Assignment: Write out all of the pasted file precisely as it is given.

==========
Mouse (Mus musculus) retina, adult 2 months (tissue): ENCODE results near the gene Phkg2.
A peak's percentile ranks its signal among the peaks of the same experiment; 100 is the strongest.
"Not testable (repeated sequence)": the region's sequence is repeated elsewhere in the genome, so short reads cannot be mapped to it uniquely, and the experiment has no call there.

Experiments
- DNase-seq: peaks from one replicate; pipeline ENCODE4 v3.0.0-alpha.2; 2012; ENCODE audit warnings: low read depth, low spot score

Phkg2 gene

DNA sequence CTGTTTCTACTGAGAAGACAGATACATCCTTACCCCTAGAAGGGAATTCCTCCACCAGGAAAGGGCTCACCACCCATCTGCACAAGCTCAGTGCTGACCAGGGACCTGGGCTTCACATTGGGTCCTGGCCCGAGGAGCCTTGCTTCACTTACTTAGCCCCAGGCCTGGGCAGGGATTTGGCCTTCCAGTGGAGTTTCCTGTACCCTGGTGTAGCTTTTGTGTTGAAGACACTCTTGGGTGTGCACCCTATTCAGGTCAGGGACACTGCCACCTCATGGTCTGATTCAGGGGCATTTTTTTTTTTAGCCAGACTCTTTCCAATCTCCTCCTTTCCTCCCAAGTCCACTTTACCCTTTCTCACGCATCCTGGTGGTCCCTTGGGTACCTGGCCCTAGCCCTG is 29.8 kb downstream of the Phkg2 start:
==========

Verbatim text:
Mouse (Mus musculus) retina, adult 2 months (tissue): ENCODE results near the gene Phkg2.
A peak's percentile ranks its signal among the peaks of the same experiment; 100 is the strongest.
"Not testable (repeated sequence)": the region's sequence is repeated elsewhere in the genome, so short reads cannot be mapped to it uniquely, and the experiment has no call there.

Experiments
- DNase-seq: peaks from one replicate; pipeline ENCODE4 v3.0.0-alpha.2; 2012; ENCODE audit warnings: low read depth, low spot score

Phkg2 gene

DNA sequence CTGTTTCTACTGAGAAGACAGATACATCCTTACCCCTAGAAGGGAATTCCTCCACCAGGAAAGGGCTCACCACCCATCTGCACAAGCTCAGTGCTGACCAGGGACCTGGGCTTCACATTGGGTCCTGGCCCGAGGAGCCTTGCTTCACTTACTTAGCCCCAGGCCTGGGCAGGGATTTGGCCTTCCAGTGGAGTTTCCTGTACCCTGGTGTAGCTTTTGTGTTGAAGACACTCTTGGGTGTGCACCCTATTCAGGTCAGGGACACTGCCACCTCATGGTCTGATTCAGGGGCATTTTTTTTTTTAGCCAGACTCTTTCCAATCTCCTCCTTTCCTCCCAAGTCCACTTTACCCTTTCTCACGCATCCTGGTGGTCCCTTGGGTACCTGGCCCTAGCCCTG is 29.8 kb downstream of the Phkg2 start: